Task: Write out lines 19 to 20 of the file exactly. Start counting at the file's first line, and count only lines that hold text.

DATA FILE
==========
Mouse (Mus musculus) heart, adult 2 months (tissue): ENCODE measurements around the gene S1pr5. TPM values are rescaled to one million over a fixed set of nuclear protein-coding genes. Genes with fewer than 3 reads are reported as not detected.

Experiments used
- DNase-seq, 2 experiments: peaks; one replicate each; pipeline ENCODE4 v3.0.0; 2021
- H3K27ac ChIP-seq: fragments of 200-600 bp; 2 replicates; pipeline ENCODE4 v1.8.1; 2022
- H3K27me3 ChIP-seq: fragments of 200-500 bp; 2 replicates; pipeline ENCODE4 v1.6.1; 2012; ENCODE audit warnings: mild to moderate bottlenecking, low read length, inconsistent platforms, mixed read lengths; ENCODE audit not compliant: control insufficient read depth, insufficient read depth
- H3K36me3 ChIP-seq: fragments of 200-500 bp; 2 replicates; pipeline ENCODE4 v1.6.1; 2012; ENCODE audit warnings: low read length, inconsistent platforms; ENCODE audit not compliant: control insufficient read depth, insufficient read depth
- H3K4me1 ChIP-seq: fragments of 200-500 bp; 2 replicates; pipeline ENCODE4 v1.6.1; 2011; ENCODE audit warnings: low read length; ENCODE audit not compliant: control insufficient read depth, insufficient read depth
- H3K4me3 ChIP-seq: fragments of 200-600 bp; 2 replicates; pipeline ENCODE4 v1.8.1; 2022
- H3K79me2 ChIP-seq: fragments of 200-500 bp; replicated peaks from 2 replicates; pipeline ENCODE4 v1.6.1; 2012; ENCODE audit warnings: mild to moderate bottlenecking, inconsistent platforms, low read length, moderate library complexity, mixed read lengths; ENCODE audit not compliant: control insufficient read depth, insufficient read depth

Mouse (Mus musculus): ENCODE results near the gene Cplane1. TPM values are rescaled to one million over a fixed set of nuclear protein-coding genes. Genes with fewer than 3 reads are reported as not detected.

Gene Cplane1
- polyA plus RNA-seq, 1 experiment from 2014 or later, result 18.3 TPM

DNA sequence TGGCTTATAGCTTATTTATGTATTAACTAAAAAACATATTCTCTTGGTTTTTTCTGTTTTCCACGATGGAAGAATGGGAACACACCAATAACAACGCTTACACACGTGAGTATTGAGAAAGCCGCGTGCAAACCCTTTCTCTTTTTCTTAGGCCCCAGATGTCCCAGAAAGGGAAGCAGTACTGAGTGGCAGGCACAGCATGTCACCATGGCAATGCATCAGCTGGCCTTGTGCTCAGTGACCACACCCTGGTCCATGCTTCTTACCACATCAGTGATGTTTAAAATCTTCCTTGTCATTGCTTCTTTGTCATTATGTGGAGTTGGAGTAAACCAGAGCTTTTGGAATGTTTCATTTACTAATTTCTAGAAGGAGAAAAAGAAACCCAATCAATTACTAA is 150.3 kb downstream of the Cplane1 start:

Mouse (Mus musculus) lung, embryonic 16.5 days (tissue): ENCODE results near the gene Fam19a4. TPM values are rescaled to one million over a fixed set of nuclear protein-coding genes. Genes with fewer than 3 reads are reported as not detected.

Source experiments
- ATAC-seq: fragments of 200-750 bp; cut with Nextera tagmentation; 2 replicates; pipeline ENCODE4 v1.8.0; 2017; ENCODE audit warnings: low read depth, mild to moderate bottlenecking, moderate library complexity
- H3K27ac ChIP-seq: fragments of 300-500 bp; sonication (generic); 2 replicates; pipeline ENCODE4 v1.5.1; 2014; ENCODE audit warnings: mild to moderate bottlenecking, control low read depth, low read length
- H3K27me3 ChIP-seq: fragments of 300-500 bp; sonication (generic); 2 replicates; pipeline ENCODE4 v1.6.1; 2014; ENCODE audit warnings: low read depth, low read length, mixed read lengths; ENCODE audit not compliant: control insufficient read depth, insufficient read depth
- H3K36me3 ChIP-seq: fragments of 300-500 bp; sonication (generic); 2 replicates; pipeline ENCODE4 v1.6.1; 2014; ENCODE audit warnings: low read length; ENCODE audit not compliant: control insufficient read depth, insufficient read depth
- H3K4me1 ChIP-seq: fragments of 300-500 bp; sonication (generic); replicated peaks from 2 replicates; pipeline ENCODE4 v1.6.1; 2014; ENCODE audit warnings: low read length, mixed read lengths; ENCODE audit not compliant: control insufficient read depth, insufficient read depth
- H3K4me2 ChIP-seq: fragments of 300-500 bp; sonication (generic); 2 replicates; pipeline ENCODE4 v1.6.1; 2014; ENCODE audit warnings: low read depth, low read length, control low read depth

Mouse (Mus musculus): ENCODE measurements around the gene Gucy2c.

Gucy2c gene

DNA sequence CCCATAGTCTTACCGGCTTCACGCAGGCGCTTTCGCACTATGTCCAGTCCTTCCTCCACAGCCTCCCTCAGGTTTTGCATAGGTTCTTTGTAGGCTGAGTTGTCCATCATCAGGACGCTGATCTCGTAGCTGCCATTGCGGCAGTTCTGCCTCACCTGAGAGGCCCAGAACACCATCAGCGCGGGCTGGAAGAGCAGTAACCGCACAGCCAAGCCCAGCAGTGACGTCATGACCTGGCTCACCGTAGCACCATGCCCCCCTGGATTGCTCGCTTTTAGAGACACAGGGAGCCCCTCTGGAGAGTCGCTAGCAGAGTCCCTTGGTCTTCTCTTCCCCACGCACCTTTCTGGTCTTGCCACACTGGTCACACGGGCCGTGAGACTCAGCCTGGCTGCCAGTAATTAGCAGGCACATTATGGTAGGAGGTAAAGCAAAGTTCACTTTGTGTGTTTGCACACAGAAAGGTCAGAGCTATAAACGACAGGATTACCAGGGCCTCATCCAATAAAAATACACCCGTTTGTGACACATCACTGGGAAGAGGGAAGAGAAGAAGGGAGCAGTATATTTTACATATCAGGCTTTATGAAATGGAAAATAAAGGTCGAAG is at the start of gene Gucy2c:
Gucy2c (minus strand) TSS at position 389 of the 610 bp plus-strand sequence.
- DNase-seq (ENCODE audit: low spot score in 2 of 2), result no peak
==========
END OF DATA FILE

- H3K36me3 ChIP-seq: fragments of 300-500 bp; sonication (generic); 2 replicates; pipeline ENCODE4 v1.6.1; 2014; ENCODE audit warnings: low read length; ENCODE audit not compliant: control insufficient read depth, insufficient read depth
- H3K4me1 ChIP-seq: fragments of 300-500 bp; sonication (generic); replicated peaks from 2 replicates; pipeline ENCODE4 v1.6.1; 2014; ENCODE audit warnings: low read length, mixed read lengths; ENCODE audit not compliant: control insufficient read depth, insufficient read depth